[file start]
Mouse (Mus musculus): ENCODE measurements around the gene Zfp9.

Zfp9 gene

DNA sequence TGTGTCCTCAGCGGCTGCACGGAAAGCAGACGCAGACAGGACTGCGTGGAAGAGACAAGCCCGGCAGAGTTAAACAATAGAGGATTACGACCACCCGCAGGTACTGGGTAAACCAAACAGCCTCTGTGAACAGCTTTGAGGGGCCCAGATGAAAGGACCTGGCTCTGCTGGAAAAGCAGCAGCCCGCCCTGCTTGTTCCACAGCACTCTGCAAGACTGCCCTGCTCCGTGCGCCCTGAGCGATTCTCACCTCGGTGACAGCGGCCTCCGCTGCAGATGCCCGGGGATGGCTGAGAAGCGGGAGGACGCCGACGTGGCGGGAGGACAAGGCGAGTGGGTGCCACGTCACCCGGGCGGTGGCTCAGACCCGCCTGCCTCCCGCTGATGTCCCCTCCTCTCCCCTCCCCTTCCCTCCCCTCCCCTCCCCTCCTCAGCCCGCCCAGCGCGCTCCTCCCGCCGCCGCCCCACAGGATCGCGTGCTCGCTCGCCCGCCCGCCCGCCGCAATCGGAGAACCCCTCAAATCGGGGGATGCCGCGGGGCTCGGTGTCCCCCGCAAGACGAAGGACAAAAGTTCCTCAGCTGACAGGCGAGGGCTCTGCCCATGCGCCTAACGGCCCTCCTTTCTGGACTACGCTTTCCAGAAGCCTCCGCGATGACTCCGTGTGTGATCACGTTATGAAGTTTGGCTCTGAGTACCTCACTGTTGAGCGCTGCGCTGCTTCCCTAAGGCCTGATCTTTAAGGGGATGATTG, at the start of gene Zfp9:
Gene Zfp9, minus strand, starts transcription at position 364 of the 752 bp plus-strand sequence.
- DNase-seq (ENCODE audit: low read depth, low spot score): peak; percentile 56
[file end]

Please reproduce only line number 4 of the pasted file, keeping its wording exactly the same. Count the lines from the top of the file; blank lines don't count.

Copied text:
Gene Zfp9, minus strand, starts transcription at position 364 of the 752 bp plus-strand sequence.